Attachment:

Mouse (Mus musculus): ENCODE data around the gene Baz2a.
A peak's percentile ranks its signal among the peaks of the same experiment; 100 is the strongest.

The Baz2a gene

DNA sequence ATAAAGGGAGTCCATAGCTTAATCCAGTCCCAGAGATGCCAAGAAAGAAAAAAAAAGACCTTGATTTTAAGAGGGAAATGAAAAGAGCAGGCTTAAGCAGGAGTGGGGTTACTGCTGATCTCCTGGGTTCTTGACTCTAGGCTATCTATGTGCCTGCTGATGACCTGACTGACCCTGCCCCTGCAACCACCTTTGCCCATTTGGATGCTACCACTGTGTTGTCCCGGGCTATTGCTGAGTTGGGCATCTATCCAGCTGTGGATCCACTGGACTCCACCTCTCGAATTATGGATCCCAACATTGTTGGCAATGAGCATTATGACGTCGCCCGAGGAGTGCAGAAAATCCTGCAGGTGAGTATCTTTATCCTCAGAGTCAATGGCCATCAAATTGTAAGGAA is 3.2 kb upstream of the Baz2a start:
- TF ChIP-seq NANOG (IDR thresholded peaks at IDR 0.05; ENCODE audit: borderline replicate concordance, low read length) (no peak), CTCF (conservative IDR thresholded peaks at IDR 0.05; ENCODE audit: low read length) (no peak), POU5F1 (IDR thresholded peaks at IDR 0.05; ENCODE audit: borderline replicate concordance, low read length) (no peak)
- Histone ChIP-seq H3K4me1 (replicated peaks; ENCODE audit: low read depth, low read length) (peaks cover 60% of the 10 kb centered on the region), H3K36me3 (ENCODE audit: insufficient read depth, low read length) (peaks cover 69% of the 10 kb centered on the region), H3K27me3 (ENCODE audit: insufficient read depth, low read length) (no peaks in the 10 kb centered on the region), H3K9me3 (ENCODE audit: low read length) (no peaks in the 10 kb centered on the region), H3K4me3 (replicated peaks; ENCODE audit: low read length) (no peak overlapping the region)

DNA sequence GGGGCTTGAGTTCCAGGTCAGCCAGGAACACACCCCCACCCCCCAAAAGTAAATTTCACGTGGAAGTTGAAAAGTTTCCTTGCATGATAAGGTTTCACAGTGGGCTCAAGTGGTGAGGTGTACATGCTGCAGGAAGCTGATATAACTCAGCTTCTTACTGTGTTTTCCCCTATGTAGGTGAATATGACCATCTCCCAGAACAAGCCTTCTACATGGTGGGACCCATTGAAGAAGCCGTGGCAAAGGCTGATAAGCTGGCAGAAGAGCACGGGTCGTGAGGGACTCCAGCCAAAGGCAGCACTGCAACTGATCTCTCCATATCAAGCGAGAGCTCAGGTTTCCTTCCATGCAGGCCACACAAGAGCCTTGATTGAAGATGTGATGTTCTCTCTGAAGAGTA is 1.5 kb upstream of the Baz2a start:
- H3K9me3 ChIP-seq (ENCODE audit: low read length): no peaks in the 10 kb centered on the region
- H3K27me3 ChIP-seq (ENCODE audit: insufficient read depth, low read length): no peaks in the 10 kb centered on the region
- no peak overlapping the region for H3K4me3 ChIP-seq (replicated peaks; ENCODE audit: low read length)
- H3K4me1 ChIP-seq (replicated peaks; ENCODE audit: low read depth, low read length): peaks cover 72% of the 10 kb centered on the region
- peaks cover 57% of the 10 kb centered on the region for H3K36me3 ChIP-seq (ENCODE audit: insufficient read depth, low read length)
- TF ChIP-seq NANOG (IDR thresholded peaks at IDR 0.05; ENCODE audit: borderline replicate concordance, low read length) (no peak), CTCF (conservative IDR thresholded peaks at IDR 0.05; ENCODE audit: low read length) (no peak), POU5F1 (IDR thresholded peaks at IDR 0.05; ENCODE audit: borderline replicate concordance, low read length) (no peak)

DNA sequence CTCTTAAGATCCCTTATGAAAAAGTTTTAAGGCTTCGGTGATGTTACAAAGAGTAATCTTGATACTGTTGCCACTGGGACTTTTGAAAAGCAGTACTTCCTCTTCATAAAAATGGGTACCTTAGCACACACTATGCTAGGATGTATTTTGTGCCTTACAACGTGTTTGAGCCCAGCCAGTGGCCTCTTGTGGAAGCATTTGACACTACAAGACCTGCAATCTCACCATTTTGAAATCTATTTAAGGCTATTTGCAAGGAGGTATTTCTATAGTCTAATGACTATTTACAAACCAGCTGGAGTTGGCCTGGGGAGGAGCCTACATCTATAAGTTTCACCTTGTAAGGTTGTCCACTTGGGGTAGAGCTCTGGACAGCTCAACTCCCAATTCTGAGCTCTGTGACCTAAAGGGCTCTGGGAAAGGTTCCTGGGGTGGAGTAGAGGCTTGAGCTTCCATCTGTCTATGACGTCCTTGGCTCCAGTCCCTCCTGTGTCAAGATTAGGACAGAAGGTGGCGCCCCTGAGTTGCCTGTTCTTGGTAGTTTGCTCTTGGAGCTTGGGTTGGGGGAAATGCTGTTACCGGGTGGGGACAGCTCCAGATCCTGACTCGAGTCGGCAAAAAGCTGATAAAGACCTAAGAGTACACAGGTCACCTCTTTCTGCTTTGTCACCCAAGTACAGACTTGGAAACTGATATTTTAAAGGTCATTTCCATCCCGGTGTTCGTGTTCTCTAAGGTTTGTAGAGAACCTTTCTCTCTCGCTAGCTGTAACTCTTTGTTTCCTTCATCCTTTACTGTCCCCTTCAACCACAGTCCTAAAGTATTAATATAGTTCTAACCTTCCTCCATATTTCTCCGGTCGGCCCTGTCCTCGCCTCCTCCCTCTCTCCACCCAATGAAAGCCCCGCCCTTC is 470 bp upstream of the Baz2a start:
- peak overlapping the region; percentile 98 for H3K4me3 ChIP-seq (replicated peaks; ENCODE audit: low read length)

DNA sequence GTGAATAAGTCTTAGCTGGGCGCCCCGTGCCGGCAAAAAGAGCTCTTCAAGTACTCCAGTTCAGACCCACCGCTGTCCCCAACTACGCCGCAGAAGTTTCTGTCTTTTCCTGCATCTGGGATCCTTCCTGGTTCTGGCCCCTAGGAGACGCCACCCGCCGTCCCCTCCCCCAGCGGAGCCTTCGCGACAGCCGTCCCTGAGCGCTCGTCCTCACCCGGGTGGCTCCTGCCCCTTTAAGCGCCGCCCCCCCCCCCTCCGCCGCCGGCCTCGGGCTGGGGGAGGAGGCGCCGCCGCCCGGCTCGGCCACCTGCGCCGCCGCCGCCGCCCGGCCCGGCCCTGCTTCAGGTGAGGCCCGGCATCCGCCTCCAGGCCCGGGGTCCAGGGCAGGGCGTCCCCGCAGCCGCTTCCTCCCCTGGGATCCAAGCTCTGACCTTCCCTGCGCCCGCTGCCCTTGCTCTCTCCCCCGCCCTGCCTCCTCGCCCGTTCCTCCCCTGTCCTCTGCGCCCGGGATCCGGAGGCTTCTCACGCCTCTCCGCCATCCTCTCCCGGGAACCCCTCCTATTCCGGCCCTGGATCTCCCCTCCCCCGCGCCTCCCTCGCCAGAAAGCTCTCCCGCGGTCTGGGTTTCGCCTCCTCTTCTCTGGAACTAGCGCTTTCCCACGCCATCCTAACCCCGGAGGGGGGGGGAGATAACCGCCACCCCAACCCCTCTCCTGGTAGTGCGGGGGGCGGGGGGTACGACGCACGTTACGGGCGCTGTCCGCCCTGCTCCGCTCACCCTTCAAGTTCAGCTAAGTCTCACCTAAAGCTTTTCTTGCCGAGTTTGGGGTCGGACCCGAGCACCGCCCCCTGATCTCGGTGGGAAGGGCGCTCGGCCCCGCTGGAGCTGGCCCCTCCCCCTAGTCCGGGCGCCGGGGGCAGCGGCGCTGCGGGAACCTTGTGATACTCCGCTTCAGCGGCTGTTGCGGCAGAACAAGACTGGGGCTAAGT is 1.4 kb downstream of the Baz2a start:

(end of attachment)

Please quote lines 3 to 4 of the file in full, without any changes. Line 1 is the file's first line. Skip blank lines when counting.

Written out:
The Baz2a gene

DNA sequence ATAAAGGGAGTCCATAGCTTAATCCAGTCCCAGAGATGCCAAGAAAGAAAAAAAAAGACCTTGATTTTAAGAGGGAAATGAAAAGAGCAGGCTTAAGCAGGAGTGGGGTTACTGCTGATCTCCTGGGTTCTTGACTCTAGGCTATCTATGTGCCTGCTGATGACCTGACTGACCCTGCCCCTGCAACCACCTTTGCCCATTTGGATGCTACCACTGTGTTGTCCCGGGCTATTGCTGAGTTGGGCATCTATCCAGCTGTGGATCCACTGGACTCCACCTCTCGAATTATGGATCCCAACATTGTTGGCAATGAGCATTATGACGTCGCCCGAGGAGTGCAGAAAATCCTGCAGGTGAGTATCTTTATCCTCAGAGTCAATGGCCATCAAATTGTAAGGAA is 3.2 kb upstream of the Baz2a start: